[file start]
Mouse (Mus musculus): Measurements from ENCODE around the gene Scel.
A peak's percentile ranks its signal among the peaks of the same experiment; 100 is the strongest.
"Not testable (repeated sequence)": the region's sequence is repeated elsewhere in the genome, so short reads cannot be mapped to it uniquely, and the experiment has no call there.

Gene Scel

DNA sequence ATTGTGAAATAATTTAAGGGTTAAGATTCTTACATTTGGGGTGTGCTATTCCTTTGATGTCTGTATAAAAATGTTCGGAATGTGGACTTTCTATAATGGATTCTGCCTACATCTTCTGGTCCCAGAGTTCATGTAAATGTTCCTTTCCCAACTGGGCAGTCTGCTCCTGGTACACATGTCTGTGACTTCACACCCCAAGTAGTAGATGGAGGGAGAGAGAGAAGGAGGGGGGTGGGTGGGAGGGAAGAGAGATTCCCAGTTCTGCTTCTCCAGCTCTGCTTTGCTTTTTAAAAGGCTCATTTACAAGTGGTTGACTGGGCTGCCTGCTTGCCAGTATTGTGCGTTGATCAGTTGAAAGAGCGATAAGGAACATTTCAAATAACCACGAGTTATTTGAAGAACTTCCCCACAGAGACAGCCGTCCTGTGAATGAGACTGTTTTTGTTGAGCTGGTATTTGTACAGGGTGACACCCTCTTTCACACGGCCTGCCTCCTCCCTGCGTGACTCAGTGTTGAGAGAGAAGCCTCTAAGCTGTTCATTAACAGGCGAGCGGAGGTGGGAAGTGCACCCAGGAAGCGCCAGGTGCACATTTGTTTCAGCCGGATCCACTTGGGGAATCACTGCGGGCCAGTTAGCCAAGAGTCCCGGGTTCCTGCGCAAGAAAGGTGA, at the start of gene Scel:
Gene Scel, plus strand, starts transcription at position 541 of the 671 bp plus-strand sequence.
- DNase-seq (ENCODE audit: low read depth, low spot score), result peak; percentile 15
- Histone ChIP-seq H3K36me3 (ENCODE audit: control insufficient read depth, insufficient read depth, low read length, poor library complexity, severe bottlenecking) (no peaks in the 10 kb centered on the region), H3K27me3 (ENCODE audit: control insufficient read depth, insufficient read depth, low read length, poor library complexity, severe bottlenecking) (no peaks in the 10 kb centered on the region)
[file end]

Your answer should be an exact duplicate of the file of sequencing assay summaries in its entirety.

Mouse (Mus musculus): Measurements from ENCODE around the gene Scel.
A peak's percentile ranks its signal among the peaks of the same experiment; 100 is the strongest.
"Not testable (repeated sequence)": the region's sequence is repeated elsewhere in the genome, so short reads cannot be mapped to it uniquely, and the experiment has no call there.

Gene Scel

DNA sequence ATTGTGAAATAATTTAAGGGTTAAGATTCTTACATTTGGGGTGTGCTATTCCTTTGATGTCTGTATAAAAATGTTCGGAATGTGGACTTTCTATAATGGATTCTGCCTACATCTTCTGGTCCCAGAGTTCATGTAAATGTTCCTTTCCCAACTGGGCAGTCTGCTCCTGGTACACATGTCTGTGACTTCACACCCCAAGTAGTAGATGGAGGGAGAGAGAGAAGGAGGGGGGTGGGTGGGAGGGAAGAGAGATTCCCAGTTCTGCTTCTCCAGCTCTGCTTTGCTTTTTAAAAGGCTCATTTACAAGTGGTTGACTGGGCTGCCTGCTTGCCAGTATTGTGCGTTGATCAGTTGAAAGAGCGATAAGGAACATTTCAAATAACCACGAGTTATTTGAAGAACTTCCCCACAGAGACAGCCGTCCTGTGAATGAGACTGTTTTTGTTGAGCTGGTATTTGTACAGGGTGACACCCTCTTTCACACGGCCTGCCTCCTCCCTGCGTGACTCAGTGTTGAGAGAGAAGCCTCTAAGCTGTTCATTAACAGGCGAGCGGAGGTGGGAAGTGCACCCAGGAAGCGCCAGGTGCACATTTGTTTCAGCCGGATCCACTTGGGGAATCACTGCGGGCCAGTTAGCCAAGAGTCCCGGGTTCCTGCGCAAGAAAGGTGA, at the start of gene Scel:
Gene Scel, plus strand, starts transcription at position 541 of the 671 bp plus-strand sequence.
- DNase-seq (ENCODE audit: low read depth, low spot score), result peak; percentile 15
- Histone ChIP-seq H3K36me3 (ENCODE audit: control insufficient read depth, insufficient read depth, low read length, poor library complexity, severe bottlenecking) (no peaks in the 10 kb centered on the region), H3K27me3 (ENCODE audit: control insufficient read depth, insufficient read depth, low read length, poor library complexity, severe bottlenecking) (no peaks in the 10 kb centered on the region)